The foregoing systems do not, however, allow the cellular phone operator to employ the cellular phone's pushbutton controls to select and transmit a selected pre-recorded message to a caller during a conversation. In addition, it would be desirable to allow the cellular phone operator to transmit a repertoire of short response messages (e.g. “Yes,” “No,” “Maybe,” and “I don't know.”) that allow the remote party to ask questions to and then obtain responses from the cellular phone operator without requiring the cellular phone operator to speak.
 A related problem occurs when a cellular phone user is unable to complete a call to send important information to a remote party before the cellular phone user needs to attend a meeting or otherwise be unable to conveniently complete the call. In that instance, it would be desirable to record a message to be transmitted later, along with a telephone number to be called, so that the cellular phone can later automatically place a call to that number and transmit the recorded message to the answering party, without requiring attention from the cellular phone operator.
 In some cases, the need to transmit a spoken message from a cellular phone in private cannot be foreseen. It would accordingly also be desirable to provide means for storing a keyboarded message (which may consist of only one or just a few words) as text, and then employing speech synthesis to convert the keyboarded message into a spoken audio transmission that is sent to the remote party.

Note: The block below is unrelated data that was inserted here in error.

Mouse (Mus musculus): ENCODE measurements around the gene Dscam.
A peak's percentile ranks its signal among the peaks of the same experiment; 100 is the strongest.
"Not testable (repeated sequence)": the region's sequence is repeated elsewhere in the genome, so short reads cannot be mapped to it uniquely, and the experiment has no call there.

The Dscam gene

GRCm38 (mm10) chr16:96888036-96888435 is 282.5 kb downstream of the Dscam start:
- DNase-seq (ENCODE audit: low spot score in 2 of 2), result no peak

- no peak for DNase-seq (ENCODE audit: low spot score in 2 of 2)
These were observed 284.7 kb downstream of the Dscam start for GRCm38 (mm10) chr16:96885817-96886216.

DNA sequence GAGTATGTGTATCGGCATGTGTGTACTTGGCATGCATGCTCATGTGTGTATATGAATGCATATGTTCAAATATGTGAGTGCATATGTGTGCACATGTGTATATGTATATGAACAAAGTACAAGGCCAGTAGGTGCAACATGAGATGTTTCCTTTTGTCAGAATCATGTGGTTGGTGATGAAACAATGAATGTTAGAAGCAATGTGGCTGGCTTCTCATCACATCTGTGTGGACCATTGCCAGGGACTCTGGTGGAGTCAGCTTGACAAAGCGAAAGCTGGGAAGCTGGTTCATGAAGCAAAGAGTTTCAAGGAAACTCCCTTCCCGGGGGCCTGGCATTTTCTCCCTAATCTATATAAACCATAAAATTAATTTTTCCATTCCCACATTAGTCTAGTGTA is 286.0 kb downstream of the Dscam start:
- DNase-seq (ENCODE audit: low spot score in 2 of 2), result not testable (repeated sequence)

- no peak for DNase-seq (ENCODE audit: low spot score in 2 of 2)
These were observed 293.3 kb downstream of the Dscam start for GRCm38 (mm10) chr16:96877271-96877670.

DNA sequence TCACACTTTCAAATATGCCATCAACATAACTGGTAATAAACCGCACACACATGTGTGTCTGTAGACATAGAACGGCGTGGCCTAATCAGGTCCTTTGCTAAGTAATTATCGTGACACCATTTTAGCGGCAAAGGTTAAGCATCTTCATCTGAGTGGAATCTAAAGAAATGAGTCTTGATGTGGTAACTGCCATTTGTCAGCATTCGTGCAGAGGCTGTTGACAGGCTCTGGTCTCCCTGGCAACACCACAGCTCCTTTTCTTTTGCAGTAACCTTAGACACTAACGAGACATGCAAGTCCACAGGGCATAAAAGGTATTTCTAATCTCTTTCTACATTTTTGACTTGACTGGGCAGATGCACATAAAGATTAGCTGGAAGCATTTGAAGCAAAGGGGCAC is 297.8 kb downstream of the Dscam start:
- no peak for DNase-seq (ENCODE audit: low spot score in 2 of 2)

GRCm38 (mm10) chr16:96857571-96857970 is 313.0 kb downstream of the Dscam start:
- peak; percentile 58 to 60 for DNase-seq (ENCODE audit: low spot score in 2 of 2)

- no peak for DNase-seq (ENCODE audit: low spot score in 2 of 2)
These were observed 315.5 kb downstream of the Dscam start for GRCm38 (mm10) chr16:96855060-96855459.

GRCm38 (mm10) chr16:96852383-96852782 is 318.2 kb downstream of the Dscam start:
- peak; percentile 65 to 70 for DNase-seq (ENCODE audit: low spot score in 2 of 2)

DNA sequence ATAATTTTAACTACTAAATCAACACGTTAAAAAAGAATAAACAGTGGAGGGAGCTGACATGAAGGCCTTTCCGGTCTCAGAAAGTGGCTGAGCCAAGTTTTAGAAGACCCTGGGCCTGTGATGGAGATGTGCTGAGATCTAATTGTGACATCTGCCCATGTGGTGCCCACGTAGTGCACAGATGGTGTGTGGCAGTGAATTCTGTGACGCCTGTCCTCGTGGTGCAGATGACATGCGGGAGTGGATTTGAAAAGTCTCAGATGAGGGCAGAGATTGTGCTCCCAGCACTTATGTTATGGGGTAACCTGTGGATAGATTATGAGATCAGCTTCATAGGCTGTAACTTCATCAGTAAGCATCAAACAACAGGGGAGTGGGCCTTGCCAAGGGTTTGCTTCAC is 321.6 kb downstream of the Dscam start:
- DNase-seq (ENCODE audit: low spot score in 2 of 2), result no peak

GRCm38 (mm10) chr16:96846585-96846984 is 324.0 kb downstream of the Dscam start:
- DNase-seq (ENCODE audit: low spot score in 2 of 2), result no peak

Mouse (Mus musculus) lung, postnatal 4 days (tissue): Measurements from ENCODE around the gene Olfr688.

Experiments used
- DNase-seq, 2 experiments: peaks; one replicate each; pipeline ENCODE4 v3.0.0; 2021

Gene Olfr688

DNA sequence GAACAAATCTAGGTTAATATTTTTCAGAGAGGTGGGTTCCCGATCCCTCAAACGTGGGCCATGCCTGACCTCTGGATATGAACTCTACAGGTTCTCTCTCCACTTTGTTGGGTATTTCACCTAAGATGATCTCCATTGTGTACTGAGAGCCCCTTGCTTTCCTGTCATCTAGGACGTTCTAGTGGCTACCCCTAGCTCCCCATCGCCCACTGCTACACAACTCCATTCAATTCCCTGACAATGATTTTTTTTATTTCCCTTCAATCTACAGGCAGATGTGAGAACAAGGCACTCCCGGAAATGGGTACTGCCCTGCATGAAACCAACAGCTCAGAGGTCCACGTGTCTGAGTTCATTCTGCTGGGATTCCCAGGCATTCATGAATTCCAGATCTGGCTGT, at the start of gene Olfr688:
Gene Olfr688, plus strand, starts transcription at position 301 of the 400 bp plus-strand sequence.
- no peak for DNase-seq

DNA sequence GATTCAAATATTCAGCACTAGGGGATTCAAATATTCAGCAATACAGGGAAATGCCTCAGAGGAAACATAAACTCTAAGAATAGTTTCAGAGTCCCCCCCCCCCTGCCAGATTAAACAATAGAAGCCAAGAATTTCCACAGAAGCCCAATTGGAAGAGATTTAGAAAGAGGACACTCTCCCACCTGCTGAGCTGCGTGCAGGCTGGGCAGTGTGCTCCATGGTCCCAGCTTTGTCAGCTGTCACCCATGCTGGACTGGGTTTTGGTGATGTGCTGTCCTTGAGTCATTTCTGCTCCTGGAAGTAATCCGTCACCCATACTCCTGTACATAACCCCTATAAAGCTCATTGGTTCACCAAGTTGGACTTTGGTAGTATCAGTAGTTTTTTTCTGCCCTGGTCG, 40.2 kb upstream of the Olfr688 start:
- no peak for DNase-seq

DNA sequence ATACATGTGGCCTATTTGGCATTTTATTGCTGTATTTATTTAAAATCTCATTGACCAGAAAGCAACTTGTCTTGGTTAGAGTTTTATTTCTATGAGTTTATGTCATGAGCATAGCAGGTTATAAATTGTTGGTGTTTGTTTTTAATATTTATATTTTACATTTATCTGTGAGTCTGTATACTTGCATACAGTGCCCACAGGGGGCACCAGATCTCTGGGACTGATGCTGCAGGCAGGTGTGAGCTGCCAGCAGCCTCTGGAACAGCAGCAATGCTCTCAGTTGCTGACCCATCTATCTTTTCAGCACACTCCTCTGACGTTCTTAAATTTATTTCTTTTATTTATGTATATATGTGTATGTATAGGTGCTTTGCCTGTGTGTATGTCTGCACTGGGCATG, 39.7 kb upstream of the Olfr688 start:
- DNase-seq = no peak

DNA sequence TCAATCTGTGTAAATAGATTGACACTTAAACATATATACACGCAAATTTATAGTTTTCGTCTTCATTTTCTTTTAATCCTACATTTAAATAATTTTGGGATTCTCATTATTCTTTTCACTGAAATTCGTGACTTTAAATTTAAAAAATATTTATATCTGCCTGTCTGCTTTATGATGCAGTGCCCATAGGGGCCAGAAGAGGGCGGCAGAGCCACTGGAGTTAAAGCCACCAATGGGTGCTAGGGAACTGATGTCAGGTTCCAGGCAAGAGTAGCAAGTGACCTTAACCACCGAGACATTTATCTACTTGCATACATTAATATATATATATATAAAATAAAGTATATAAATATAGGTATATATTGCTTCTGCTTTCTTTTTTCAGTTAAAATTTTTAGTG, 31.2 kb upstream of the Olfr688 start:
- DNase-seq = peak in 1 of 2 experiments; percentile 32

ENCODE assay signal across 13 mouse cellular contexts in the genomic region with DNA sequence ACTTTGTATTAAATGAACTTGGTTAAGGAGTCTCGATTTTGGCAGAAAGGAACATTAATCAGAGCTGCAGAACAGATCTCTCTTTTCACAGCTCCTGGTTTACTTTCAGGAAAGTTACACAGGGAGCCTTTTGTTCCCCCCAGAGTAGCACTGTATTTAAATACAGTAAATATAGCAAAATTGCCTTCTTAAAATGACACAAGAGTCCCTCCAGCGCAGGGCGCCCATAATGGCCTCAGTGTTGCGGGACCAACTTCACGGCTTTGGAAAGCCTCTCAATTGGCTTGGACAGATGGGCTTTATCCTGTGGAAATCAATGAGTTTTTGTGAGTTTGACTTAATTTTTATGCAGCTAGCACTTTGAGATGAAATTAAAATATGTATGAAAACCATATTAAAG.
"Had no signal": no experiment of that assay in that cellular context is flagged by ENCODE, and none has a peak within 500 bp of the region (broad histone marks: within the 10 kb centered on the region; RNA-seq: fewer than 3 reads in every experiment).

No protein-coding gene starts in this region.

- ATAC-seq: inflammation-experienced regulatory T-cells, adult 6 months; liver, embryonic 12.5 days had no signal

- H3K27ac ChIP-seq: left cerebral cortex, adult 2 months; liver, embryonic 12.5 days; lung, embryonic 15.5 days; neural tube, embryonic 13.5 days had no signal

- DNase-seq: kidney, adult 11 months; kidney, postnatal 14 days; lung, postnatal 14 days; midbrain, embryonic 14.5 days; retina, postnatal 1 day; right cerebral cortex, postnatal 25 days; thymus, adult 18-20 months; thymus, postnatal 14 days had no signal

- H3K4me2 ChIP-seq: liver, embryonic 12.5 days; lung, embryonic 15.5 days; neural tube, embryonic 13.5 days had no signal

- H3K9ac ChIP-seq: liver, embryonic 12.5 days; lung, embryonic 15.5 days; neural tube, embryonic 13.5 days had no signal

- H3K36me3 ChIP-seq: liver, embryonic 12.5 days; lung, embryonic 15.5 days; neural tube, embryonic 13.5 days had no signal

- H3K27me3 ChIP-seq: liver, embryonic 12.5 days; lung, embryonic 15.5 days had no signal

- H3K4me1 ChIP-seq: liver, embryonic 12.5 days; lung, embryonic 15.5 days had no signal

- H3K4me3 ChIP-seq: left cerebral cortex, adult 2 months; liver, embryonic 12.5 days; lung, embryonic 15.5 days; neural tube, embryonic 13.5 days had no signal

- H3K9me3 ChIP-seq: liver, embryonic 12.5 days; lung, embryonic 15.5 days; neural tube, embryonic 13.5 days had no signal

It is accordingly an object of the invention to selectively transmit pre-recorded messages from a cellular phone to a remote telephone.
 It is a further object of the invention to permit a cellular phone operator to pre-record and transmit spoken messages at a later time.
 It is a still further object of the invention to enable a cellular phone operator to employ the pushbuttons or keys on a cellular phone to select the time, destination, and content of recorded messages transmitted to a remote caller.
 As contemplated by the invention, the cellular telephone preferably includes a digital memory for storing digitized voice signals and means for capturing spoken messages using the cellular phone microphone and storing those messages as a digital recording in the digital memory. The pushbuttons or keys provided on the cellular telephone are then manipulated by the operator to selected one of the pre-recorded messages for transmission to the remote caller.
 The cellular telephone keypad may be used to accept keyboarded message identification labels that may later be displayed as menu items on the cellular telephone's display to facilitate the identification and selection of previously recorded messages. In addition, the keypad and display may be used to compose text message that may later be converted into spoken audio form for transmission to a remote telephone.